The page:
Gene Expression Modification Shows Promise as Leukemia Treatment

Targeting RNA methylation could treat acute myeloid leukemia.

Errors in regulating gene expression could promote the development of acute myeloid leukemia (AML), according to a new study published by Nature Medicine. AML is a common type of blood cancer that is notoriously difficult to treat.

The authors found that patients with AML had high expression of an enzyme that places chemical marks (methyl groups) on messenger RNA (mRNA). By reducing the levels of the enzyme, AML cells were observed to behave normally.

The authors suggest that these findings may result in novel treatments for AML that regulate mRNA, according to the study.

“This is a totally new way of thinking about how cancer may be regulated,” said researcher Michael Kharas, PhD.

Researchers have hypothesized that gene expression changes can increase the risk for certain types of cancer and have searched for a way to regulate DNA to reverse the alterations. The authors of the current study focused on how methyl groups on mRNA can alter gene expression.

The mRNA work as a messenger between DNA and the cell’s protein-building machinery. Methyl groups added to mRNA can control which genetic information is turned into proteins, according to the authors.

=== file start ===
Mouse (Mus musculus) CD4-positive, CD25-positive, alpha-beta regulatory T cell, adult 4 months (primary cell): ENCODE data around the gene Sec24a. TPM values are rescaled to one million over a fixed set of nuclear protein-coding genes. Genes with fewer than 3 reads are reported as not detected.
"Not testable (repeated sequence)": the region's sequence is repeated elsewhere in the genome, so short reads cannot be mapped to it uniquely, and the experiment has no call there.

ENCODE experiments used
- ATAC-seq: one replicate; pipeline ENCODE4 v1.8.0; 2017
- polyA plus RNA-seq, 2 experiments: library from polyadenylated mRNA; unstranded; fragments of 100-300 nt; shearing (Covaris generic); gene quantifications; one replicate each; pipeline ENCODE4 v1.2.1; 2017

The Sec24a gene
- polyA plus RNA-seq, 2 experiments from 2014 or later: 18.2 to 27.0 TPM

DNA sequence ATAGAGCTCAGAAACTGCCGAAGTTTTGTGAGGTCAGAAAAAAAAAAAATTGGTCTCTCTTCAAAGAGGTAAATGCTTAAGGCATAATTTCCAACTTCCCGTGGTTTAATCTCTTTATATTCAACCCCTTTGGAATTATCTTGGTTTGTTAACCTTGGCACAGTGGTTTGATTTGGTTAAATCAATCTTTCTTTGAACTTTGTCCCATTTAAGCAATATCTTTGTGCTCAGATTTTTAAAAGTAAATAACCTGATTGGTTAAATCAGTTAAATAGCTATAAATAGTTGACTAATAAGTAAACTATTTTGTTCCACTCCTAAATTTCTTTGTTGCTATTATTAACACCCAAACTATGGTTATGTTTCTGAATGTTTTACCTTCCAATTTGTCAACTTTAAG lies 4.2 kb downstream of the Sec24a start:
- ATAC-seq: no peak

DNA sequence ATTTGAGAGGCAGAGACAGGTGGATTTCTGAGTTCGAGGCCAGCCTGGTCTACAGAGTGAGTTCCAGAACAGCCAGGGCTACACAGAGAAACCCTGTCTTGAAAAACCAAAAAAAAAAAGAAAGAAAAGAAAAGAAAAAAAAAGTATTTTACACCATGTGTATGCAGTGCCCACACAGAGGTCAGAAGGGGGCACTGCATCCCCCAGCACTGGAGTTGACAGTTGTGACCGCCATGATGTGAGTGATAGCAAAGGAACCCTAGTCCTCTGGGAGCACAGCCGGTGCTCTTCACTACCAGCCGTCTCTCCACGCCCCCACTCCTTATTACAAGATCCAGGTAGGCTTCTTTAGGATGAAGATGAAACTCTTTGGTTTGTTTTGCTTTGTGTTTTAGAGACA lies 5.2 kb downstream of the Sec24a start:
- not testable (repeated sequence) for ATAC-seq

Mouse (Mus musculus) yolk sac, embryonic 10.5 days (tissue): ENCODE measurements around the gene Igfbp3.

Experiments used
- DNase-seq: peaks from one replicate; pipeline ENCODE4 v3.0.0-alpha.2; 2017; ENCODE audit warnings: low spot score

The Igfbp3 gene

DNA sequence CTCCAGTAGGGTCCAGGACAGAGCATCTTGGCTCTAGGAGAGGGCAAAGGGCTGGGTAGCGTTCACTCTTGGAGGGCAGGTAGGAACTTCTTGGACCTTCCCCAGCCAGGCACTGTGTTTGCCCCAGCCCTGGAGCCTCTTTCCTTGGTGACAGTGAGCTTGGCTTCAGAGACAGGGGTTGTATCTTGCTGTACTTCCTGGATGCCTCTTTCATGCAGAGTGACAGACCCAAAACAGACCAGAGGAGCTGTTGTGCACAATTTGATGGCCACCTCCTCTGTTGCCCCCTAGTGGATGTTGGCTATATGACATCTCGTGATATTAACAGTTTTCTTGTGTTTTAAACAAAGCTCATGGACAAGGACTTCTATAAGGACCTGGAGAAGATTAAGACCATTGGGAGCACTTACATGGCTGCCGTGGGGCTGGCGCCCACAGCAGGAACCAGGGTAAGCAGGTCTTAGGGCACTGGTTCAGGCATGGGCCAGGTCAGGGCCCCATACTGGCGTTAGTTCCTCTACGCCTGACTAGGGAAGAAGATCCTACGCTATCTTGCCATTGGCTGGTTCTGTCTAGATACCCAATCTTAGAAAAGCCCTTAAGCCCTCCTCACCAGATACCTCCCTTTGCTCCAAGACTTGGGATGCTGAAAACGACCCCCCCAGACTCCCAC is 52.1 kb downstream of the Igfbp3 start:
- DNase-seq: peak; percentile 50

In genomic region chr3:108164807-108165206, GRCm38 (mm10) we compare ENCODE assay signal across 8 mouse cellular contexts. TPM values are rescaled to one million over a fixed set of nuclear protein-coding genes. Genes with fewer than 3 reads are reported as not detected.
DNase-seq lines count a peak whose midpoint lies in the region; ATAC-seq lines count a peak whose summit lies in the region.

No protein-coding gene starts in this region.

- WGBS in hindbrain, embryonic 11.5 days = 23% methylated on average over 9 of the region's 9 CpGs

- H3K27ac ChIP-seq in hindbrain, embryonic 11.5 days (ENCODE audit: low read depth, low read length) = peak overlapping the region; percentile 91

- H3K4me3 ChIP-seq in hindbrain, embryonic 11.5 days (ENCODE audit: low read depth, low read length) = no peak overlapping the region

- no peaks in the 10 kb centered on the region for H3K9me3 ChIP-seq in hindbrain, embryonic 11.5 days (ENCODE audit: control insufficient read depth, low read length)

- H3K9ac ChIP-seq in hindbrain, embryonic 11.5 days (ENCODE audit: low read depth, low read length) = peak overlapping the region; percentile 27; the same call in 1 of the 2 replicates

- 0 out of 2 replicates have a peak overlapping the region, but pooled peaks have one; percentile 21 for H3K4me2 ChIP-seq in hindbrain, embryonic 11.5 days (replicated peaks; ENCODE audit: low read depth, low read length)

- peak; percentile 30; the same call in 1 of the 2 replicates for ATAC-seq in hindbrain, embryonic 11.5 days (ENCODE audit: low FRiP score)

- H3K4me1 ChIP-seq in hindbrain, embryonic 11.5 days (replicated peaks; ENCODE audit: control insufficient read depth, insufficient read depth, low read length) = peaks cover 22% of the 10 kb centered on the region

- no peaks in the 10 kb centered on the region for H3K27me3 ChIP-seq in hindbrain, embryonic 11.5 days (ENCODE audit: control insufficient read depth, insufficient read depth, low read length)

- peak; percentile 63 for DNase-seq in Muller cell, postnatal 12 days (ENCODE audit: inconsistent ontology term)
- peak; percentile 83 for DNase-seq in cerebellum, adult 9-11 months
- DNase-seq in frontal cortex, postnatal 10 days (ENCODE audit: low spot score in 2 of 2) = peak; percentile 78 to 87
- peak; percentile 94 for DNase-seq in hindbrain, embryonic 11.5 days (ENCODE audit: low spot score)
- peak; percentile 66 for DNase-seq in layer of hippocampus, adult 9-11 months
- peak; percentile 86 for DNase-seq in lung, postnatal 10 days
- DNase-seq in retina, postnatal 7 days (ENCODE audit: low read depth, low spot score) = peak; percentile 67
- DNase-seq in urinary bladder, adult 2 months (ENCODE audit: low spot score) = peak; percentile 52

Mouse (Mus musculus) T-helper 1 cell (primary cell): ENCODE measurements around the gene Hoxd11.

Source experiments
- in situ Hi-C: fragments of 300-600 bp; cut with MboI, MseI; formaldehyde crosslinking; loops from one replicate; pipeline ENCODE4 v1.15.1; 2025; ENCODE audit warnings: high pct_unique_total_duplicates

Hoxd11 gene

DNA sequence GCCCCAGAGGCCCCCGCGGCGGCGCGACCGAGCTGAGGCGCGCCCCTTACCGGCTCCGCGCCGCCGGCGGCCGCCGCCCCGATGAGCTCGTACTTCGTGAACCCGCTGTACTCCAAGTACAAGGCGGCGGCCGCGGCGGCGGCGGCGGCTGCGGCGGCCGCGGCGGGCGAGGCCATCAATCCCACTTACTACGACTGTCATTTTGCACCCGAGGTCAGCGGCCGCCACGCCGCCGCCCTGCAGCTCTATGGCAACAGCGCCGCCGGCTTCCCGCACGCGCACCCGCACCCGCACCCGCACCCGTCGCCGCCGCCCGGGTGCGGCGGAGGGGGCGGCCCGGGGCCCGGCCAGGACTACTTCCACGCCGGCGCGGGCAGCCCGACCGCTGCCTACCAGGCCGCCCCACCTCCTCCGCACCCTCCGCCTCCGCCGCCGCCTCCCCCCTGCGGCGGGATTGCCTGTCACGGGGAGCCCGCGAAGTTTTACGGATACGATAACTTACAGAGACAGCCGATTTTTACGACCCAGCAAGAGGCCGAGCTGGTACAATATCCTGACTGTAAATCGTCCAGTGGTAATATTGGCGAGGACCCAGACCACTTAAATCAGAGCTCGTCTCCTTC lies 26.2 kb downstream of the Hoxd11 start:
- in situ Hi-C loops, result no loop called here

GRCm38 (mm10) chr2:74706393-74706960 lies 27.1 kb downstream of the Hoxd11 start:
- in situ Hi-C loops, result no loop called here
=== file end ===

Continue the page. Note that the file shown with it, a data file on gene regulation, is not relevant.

Normally, genes either encourage cells to become cancerous or suppress tumors; however, if the balance is disrupted, cancer can develop, according to the study.

“If the methyl groups are not properly placed, the balance of tumor facilitators and tumor suppressors can go wrong,” said researcher Samie Jaffrey, MD, PhD.

In the study, the authors discovered that patients with AML have high expression of the METTL3 enzyme, which places methyl groups on RNA.

When METTL3 was reduced in human cells, fewer methyl groups were placed on RNA. Notably, cancer cells began behaving as normal cells and then died, according to the study.

“Suddenly, they don’t look like cancer cells under the microscope, and they differentiate in the types of cells they are supposed to be,” Dr Jaffrey said. “This is very important because this is one of the major goals in leukemia treatment, to cause cancer cells to differentiate into normal-behaving cells.”

In patients with leukemia, cells are unable to mature into necessary immune cells. Restoring the normal life and death cell cycle is crucial to cancer recovery, according to the authors.

The authors also found that when mice were injected with leukemia cells with lowered METTL3 levels, cancer development was slowed.

The researchers are now searching for drugs that bind to METTL3 or other proteins that could induce remission in animal models. If successful, the authors project that targeting abnormal mRNA methylation could be a novel way to fight cancer.

Despite the positive findings, the authors warn that additional testing is necessary to ensure that any potential treatments do not affect healthy cells, according to the study.

“It’s clearly the early days of understanding this RNA pathway and whether it might be a therapeutic target,” Dr Kharas said.